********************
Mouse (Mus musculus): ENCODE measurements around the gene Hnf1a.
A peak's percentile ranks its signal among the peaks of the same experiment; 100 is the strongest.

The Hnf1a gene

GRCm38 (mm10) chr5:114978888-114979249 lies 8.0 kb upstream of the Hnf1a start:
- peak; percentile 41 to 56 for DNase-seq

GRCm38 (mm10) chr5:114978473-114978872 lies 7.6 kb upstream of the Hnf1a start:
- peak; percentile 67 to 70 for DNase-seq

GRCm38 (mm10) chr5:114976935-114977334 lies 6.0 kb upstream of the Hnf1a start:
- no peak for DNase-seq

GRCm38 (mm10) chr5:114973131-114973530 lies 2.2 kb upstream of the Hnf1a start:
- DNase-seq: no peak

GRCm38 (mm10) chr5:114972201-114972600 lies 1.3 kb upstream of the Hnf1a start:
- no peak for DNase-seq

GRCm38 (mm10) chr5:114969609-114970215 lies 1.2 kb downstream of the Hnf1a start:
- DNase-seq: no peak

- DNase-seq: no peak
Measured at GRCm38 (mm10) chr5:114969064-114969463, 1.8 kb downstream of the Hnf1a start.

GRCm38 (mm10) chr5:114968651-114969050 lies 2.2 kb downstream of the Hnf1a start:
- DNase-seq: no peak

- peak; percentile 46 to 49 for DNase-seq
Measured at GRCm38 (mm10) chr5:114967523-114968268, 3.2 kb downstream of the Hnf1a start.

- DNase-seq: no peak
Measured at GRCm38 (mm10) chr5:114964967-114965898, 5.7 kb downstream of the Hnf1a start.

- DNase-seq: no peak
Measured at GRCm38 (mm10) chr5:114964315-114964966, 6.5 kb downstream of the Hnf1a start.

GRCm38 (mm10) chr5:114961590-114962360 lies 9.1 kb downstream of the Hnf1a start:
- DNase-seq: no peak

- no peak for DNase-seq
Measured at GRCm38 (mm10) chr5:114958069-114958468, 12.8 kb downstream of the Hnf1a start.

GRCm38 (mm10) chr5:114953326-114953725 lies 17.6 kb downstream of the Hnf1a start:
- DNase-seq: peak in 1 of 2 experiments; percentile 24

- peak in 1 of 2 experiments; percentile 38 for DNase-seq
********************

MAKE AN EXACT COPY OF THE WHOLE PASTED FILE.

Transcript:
Mouse (Mus musculus): ENCODE measurements around the gene Hnf1a.
A peak's percentile ranks its signal among the peaks of the same experiment; 100 is the strongest.

The Hnf1a gene

GRCm38 (mm10) chr5:114978888-114979249 lies 8.0 kb upstream of the Hnf1a start:
- peak; percentile 41 to 56 for DNase-seq

GRCm38 (mm10) chr5:114978473-114978872 lies 7.6 kb upstream of the Hnf1a start:
- peak; percentile 67 to 70 for DNase-seq

GRCm38 (mm10) chr5:114976935-114977334 lies 6.0 kb upstream of the Hnf1a start:
- no peak for DNase-seq

GRCm38 (mm10) chr5:114973131-114973530 lies 2.2 kb upstream of the Hnf1a start:
- DNase-seq: no peak

GRCm38 (mm10) chr5:114972201-114972600 lies 1.3 kb upstream of the Hnf1a start:
- no peak for DNase-seq

GRCm38 (mm10) chr5:114969609-114970215 lies 1.2 kb downstream of the Hnf1a start:
- DNase-seq: no peak

- DNase-seq: no peak
Measured at GRCm38 (mm10) chr5:114969064-114969463, 1.8 kb downstream of the Hnf1a start.

GRCm38 (mm10) chr5:114968651-114969050 lies 2.2 kb downstream of the Hnf1a start:
- DNase-seq: no peak

- peak; percentile 46 to 49 for DNase-seq
Measured at GRCm38 (mm10) chr5:114967523-114968268, 3.2 kb downstream of the Hnf1a start.

- DNase-seq: no peak
Measured at GRCm38 (mm10) chr5:114964967-114965898, 5.7 kb downstream of the Hnf1a start.

- DNase-seq: no peak
Measured at GRCm38 (mm10) chr5:114964315-114964966, 6.5 kb downstream of the Hnf1a start.

GRCm38 (mm10) chr5:114961590-114962360 lies 9.1 kb downstream of the Hnf1a start:
- DNase-seq: no peak

- no peak for DNase-seq
Measured at GRCm38 (mm10) chr5:114958069-114958468, 12.8 kb downstream of the Hnf1a start.

GRCm38 (mm10) chr5:114953326-114953725 lies 17.6 kb downstream of the Hnf1a start:
- DNase-seq: peak in 1 of 2 experiments; percentile 24

- peak in 1 of 2 experiments; percentile 38 for DNase-seq